Posted by Nicole Moran on October 22, 2020 at 11:21 am
State of Global Air report says indoor air quality causing two-thirds of the deaths and affecting health in the womb.
Air pollution last year caused the premature death of nearly half a million babies in their first month of life, with most of the infants being in the developing world, data shows.
Nearly two-thirds of the 500,000 deaths of infants documented were associated with indoor air pollution, particularly arising from solid fuels such as charcoal, wood, and animal dung for cooking.
Medical experts have warned for years of the impacts of dirty air on older people and on those with health conditions, but are only beginning to understand the deadly toll on babies in the womb.
Katherine Walker, principal scientist at the Health Effects Institute, which published the report, said: “We don’t totally understand what the mechanisms are at this stage, but there is something going on that is causing reductions in baby growth and ultimately birth weight. There is an epidemiological link, shown across multiple countries in multiple studies.”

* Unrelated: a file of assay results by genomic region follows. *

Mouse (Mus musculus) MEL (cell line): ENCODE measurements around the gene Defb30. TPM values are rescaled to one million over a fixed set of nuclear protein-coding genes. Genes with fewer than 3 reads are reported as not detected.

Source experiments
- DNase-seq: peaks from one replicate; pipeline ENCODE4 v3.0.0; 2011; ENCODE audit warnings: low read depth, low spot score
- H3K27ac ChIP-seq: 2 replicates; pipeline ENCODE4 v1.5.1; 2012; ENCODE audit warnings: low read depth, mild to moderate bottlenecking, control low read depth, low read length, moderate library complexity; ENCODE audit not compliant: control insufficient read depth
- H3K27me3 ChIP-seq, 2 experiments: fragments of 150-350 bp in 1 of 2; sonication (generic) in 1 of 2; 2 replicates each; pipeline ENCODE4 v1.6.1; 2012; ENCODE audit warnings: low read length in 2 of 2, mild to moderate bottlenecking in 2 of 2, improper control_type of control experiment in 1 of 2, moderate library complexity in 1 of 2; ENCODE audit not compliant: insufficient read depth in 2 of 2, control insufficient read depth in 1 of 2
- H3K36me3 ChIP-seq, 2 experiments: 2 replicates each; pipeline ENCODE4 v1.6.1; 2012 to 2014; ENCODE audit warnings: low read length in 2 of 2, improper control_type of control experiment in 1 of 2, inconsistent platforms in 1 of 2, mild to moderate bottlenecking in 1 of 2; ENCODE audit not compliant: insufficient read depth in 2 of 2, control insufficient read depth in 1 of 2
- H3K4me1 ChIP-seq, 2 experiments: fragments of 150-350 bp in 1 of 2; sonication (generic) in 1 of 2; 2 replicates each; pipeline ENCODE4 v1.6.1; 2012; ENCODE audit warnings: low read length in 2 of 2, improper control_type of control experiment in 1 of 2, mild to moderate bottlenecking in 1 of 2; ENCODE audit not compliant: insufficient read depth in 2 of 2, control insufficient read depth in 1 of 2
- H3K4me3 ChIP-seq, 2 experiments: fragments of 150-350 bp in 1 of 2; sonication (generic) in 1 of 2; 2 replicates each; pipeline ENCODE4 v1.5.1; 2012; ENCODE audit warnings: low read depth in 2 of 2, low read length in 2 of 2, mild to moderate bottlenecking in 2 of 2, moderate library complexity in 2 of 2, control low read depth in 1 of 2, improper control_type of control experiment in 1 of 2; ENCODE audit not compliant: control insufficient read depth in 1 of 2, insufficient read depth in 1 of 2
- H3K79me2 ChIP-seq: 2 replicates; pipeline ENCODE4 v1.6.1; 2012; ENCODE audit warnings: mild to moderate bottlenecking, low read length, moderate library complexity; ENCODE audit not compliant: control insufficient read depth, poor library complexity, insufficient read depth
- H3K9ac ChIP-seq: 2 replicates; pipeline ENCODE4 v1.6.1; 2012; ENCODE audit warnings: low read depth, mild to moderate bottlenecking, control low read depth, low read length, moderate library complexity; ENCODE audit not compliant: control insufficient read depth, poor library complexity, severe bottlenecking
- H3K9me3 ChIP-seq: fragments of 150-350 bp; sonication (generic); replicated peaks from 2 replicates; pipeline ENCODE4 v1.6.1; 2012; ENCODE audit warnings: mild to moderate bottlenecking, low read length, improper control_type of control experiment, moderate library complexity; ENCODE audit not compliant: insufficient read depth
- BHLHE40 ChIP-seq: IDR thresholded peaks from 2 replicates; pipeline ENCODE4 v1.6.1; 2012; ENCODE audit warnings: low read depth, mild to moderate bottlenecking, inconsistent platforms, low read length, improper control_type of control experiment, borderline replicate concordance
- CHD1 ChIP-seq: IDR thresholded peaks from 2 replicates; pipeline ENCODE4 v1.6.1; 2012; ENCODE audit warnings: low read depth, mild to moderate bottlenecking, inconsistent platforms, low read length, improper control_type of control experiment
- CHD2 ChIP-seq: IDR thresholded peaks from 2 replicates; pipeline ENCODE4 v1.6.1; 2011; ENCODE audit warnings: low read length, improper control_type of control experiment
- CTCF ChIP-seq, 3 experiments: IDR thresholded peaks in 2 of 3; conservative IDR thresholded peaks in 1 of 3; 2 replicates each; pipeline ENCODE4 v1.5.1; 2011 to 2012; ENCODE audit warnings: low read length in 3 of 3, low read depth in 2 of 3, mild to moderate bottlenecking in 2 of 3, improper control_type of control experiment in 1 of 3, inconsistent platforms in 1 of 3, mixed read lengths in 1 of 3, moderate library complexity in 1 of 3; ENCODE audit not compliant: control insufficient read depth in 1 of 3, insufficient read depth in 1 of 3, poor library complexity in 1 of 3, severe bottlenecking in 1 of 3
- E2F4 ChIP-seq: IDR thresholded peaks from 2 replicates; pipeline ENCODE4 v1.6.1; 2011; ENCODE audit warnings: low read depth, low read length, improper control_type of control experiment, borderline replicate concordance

Babies born with a low birth weight are more susceptible to childhood infections and pneumonia. The lungs of pre-term babies can also not be fully developed.
“They are born into a high pollution environment, and are more susceptible than children who went to term,” said Dan Greenbaum, president of the Health Effects Institute in the US.
Beate Ritz, professor of epidemiology at UCLA, (University of California, Los Angeles), who was not involved with the study, said the indoor air pollution in cities across India, south-east Asia and Africa was comparable to that of Victorian London.
To read the Guardian’s full article, please see here